Many writers seem to be unsure of how to use the semicolon.
The semicolon looks like a combination of a full stop and a comma, and that is an indication of how it is used. Like the comma and the full stop, the semicolon separates clauses. The semicolon links two independent clauses that are closely related. In other words, we use a semicolon between two complete sentences to indicate that what they say is of equal importance. The semicolon can replace words such as and and but.
Finally, Tom found his bike behind the garage; it was rusty and the tires were flat.
This method is based on many years of research; particularly important are the findings from four studies in the heavy vehicles industry.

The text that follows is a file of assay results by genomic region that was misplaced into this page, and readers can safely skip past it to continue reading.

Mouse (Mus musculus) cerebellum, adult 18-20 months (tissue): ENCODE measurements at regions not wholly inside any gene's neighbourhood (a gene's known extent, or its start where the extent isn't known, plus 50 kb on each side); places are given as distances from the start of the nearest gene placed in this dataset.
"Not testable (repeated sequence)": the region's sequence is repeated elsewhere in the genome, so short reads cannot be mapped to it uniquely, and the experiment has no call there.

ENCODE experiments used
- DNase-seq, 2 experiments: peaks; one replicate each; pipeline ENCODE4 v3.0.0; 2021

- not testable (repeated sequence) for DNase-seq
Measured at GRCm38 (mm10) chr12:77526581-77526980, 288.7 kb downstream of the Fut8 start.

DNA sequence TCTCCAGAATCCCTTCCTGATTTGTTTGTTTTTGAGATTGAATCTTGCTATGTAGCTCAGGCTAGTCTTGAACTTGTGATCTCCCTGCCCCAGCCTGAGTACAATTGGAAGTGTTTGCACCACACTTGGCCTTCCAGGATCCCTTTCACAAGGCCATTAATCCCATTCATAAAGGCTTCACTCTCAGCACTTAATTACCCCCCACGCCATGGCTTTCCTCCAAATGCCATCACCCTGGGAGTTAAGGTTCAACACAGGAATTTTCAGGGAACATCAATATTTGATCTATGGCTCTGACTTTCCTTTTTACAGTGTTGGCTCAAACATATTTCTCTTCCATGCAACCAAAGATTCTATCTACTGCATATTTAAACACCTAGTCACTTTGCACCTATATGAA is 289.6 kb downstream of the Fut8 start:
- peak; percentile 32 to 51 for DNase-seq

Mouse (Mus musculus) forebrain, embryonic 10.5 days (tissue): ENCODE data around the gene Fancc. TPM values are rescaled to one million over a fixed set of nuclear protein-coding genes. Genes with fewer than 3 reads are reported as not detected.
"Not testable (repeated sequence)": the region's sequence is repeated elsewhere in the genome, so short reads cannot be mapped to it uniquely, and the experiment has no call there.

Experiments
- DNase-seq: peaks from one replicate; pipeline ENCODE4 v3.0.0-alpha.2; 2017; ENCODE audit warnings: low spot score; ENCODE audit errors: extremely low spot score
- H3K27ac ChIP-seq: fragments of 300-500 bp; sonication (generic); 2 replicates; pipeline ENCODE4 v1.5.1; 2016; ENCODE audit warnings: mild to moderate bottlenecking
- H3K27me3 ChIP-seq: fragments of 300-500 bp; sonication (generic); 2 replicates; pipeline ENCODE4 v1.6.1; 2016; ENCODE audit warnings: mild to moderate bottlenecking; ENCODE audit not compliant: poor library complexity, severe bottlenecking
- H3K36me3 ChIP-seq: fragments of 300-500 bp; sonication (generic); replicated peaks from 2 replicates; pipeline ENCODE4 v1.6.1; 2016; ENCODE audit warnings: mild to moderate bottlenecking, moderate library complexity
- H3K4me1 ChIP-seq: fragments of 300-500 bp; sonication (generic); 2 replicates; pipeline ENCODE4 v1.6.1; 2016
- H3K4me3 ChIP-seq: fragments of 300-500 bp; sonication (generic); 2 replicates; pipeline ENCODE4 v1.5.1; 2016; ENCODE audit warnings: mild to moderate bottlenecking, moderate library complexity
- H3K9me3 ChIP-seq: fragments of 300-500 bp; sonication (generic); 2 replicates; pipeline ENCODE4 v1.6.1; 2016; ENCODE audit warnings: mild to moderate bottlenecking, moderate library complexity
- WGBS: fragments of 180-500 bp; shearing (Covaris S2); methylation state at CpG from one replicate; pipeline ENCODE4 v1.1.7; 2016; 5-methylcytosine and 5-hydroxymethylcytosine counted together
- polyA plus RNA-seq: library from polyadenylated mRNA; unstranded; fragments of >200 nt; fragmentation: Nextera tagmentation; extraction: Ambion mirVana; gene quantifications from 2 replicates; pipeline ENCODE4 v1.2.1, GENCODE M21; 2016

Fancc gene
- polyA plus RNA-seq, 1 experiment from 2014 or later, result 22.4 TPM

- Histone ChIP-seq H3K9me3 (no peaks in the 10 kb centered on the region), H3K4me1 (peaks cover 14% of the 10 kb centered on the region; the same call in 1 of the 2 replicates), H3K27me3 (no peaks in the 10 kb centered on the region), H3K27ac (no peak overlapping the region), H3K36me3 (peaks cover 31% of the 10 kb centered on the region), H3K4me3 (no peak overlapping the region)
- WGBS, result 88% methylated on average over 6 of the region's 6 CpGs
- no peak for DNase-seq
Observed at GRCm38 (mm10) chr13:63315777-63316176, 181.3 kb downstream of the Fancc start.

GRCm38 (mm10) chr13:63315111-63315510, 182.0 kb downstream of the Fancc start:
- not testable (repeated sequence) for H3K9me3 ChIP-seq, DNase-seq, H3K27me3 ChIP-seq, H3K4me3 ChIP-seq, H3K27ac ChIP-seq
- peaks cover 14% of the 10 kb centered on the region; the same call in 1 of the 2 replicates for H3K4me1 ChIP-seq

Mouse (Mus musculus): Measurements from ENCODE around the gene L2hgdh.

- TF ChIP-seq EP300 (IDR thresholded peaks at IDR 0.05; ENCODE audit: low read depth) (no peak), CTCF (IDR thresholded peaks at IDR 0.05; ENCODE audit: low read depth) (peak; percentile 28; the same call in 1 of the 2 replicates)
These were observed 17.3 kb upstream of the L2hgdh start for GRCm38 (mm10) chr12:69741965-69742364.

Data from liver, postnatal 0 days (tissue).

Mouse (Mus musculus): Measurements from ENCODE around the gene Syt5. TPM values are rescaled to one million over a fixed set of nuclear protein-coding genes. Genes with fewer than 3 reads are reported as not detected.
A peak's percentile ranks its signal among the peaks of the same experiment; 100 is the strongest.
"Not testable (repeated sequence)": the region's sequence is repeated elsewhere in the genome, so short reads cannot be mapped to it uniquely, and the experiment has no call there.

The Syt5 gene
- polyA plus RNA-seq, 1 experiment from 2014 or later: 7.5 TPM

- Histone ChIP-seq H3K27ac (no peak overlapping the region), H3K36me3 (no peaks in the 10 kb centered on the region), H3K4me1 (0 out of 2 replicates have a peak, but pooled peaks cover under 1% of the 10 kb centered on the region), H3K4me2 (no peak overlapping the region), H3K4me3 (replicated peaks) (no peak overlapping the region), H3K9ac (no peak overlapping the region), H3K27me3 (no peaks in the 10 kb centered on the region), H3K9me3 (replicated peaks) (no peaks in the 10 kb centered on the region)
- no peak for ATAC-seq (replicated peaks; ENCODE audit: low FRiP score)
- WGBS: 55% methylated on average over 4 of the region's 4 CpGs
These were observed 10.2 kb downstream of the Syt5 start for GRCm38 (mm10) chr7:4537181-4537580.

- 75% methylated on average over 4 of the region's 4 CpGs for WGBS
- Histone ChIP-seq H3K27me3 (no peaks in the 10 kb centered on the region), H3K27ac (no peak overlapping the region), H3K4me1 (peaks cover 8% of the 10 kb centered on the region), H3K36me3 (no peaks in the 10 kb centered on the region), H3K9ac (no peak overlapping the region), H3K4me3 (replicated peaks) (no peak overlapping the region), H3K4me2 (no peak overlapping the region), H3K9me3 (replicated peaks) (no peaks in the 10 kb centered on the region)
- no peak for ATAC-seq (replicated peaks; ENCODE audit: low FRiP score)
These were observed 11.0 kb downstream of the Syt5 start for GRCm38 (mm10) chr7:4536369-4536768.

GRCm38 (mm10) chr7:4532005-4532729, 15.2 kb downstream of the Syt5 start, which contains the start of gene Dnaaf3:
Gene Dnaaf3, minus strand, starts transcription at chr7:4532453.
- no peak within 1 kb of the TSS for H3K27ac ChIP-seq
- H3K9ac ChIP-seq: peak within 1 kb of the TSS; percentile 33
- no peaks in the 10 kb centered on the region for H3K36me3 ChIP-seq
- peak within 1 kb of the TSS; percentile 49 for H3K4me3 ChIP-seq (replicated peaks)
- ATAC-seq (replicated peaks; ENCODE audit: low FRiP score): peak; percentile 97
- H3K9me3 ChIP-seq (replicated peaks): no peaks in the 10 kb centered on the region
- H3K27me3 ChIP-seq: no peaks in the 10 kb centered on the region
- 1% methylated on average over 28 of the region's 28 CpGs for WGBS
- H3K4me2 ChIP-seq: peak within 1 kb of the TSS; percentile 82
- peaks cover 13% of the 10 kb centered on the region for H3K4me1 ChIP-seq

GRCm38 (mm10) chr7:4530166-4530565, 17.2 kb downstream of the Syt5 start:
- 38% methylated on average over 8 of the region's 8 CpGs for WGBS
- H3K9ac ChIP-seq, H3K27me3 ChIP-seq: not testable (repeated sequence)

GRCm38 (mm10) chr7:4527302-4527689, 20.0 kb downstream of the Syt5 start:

The potential variables are numerous; they include everything that might influence the evaluation criteria.
You cannot have a semicolon after a dependent clause beginning with words such as since, although, when, because, etc.
Since she had visited the city several times, she knew all the tourist spots.
She had visited the city several times; she knew all the tourist spots.
To avoid confusion, use a semicolon to separate groups in an enumeration.
Among the cities in the study were Hamburg, Germany; Milan, Italy; Copenhagen, Denmark; and Helsinki, Finland.
Don’t use the semicolon where you must have a colon!
He had three main interests: vintage cars, whisky and antique furniture.
You cannot write *He had three main interests; vintage cars, whisky and antique furniture (For the use of the asterisk read at the end of this text). After a semicolon there must be a complete, independent, clause with a subject and a verb. So you could write: He had three main interests; they were vintage cars, whisky and antique furniture.